coromandal


We must learn not to care

What makes us anxious? Everything it seems: job, relationship, traffic, people in general – ha! The quote below by Tom Hodgkinson says anxiety compromises our creative natures; that’s the most important message. To get creative again, which is our natural state, we must overcome anxiety. And to overcome anxiety, we must identify the things that make us anxious and counter them. Identify and counter. Here are some notes from my reading of this text.

Generally speaking, the pursuit of security is the root cause of anxiety. This pursuit includes all the biggies of modern life: career, mortgages etc; they make us anxious because they cancel our creativity.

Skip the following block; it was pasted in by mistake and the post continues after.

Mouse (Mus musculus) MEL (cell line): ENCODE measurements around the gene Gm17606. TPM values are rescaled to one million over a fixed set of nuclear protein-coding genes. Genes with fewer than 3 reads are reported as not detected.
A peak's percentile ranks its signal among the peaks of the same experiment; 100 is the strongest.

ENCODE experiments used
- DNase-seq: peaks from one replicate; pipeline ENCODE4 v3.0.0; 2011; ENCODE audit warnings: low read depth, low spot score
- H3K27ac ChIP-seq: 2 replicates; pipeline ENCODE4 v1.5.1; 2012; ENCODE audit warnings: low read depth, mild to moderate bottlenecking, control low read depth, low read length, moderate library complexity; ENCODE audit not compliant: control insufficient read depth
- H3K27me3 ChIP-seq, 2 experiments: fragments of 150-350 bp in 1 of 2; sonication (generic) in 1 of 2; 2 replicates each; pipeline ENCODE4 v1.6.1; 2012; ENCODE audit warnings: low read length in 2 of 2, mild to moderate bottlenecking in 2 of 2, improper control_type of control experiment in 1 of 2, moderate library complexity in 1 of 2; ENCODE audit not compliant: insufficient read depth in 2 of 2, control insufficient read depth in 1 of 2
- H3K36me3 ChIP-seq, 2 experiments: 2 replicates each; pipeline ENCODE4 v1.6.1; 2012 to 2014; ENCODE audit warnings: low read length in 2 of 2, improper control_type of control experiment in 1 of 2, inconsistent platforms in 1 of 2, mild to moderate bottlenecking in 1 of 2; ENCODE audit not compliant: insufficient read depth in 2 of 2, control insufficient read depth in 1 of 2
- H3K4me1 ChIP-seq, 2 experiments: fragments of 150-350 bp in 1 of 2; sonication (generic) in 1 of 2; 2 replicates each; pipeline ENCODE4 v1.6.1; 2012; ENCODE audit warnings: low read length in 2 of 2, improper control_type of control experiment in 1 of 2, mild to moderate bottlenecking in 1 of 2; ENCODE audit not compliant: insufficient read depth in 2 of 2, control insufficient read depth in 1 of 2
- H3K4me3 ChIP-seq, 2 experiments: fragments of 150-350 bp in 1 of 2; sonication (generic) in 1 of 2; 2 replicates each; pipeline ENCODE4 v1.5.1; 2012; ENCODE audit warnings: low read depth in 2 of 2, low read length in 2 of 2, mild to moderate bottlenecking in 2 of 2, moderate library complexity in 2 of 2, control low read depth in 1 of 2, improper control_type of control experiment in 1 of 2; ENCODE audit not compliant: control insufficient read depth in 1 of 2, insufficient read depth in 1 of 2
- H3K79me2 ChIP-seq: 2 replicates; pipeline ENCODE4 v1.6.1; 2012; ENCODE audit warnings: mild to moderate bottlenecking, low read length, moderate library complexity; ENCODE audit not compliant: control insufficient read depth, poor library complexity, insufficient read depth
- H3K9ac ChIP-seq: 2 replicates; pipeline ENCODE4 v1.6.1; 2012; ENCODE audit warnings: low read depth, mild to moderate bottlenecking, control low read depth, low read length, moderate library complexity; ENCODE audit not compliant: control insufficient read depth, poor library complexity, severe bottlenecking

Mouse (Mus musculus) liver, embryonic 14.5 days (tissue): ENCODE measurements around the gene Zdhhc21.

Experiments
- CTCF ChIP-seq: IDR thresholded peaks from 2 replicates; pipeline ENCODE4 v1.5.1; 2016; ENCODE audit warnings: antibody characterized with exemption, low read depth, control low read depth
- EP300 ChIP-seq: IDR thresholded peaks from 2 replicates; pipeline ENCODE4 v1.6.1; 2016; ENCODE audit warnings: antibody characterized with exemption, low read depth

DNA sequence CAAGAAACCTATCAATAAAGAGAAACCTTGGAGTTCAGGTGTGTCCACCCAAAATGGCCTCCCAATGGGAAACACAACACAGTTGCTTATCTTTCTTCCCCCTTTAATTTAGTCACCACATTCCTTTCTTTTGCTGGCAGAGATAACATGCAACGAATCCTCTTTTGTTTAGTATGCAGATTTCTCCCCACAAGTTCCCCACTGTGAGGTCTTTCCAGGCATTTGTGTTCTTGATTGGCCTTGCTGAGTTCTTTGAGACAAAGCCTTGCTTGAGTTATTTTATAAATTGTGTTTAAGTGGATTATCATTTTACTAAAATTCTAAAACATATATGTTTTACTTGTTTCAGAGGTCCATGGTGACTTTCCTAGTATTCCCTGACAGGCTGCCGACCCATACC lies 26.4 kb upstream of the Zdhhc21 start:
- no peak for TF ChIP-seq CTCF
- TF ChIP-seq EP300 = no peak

The pursuit of security gives anxiety which cancels creativity. That’s the present formula. The new formula could be the rejection of security reduces anxiety and reinstates creative nature.

One antidote to security is fatalism. The mystical, ecumenical, smells and bells, communal, mindful, slightly superstitious faiths, with icons and saints and processions make us less anxious. Why? Because they emphasize fatedness over security and control; they help us to see our place in the world as haphazard, willed by some force outside of ourselves. They free us back into our natural creative natures.

From How to be Free:

Anxiety is the sacrifice of creativity in the service of security. It is the giving up of personal freedoms in return for the promise, never fulfilled, of comfort, cotton wool, air conditioned shopping centres. Security is a myth; it simply doesn’t exist. This does not stop us, however, from constantly chasing it.

/…/